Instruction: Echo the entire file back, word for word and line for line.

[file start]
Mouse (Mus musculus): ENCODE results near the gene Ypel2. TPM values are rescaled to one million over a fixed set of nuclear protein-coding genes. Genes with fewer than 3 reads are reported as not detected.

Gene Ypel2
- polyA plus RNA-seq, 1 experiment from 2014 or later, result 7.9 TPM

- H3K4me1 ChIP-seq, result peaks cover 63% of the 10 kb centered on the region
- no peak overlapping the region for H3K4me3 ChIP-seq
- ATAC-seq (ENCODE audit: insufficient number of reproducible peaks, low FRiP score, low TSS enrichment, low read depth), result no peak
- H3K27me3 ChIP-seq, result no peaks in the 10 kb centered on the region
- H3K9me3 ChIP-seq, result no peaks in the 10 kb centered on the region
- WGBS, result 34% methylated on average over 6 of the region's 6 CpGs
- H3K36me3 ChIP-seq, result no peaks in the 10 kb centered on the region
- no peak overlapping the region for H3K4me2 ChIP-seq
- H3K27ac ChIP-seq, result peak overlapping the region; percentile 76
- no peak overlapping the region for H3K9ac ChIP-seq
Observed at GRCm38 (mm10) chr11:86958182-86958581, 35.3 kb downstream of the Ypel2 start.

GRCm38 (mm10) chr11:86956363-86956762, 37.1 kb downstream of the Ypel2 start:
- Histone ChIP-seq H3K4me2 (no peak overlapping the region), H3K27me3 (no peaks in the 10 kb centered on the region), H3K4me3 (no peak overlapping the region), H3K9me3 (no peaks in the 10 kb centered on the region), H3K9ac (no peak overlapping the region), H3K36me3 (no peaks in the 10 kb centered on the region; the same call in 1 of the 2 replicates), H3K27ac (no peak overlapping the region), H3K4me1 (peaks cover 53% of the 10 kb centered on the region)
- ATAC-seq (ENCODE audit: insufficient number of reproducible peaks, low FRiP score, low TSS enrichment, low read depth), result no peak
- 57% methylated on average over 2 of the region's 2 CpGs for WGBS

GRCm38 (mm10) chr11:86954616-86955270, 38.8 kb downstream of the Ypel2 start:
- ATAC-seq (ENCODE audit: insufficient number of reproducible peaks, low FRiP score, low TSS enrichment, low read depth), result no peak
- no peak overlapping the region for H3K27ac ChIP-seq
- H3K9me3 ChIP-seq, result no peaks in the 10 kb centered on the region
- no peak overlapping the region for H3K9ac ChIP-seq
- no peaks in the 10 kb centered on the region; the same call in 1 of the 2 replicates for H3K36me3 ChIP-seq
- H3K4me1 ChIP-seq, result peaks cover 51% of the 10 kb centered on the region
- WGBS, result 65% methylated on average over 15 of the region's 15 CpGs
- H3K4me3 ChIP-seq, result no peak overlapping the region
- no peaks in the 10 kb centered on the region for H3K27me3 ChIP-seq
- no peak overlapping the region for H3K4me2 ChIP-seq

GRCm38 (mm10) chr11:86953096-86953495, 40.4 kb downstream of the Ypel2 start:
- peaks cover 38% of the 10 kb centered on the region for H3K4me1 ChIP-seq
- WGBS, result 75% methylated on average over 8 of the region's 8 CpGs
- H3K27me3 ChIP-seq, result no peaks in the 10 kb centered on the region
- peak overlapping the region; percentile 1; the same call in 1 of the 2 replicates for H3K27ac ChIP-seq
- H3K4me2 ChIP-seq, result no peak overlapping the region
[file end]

Mouse (Mus musculus): ENCODE results near the gene Ypel2. TPM values are rescaled to one million over a fixed set of nuclear protein-coding genes. Genes with fewer than 3 reads are reported as not detected.

Gene Ypel2
- polyA plus RNA-seq, 1 experiment from 2014 or later, result 7.9 TPM

- H3K4me1 ChIP-seq, result peaks cover 63% of the 10 kb centered on the region
- no peak overlapping the region for H3K4me3 ChIP-seq
- ATAC-seq (ENCODE audit: insufficient number of reproducible peaks, low FRiP score, low TSS enrichment, low read depth), result no peak
- H3K27me3 ChIP-seq, result no peaks in the 10 kb centered on the region
- H3K9me3 ChIP-seq, result no peaks in the 10 kb centered on the region
- WGBS, result 34% methylated on average over 6 of the region's 6 CpGs
- H3K36me3 ChIP-seq, result no peaks in the 10 kb centered on the region
- no peak overlapping the region for H3K4me2 ChIP-seq
- H3K27ac ChIP-seq, result peak overlapping the region; percentile 76
- no peak overlapping the region for H3K9ac ChIP-seq
Observed at GRCm38 (mm10) chr11:86958182-86958581, 35.3 kb downstream of the Ypel2 start.

GRCm38 (mm10) chr11:86956363-86956762, 37.1 kb downstream of the Ypel2 start:
- Histone ChIP-seq H3K4me2 (no peak overlapping the region), H3K27me3 (no peaks in the 10 kb centered on the region), H3K4me3 (no peak overlapping the region), H3K9me3 (no peaks in the 10 kb centered on the region), H3K9ac (no peak overlapping the region), H3K36me3 (no peaks in the 10 kb centered on the region; the same call in 1 of the 2 replicates), H3K27ac (no peak overlapping the region), H3K4me1 (peaks cover 53% of the 10 kb centered on the region)
- ATAC-seq (ENCODE audit: insufficient number of reproducible peaks, low FRiP score, low TSS enrichment, low read depth), result no peak
- 57% methylated on average over 2 of the region's 2 CpGs for WGBS

GRCm38 (mm10) chr11:86954616-86955270, 38.8 kb downstream of the Ypel2 start:
- ATAC-seq (ENCODE audit: insufficient number of reproducible peaks, low FRiP score, low TSS enrichment, low read depth), result no peak
- no peak overlapping the region for H3K27ac ChIP-seq
- H3K9me3 ChIP-seq, result no peaks in the 10 kb centered on the region
- no peak overlapping the region for H3K9ac ChIP-seq
- no peaks in the 10 kb centered on the region; the same call in 1 of the 2 replicates for H3K36me3 ChIP-seq
- H3K4me1 ChIP-seq, result peaks cover 51% of the 10 kb centered on the region
- WGBS, result 65% methylated on average over 15 of the region's 15 CpGs
- H3K4me3 ChIP-seq, result no peak overlapping the region
- no peaks in the 10 kb centered on the region for H3K27me3 ChIP-seq
- no peak overlapping the region for H3K4me2 ChIP-seq

GRCm38 (mm10) chr11:86953096-86953495, 40.4 kb downstream of the Ypel2 start:
- peaks cover 38% of the 10 kb centered on the region for H3K4me1 ChIP-seq
- WGBS, result 75% methylated on average over 8 of the region's 8 CpGs
- H3K27me3 ChIP-seq, result no peaks in the 10 kb centered on the region
- peak overlapping the region; percentile 1; the same call in 1 of the 2 replicates for H3K27ac ChIP-seq
- H3K4me2 ChIP-seq, result no peak overlapping the region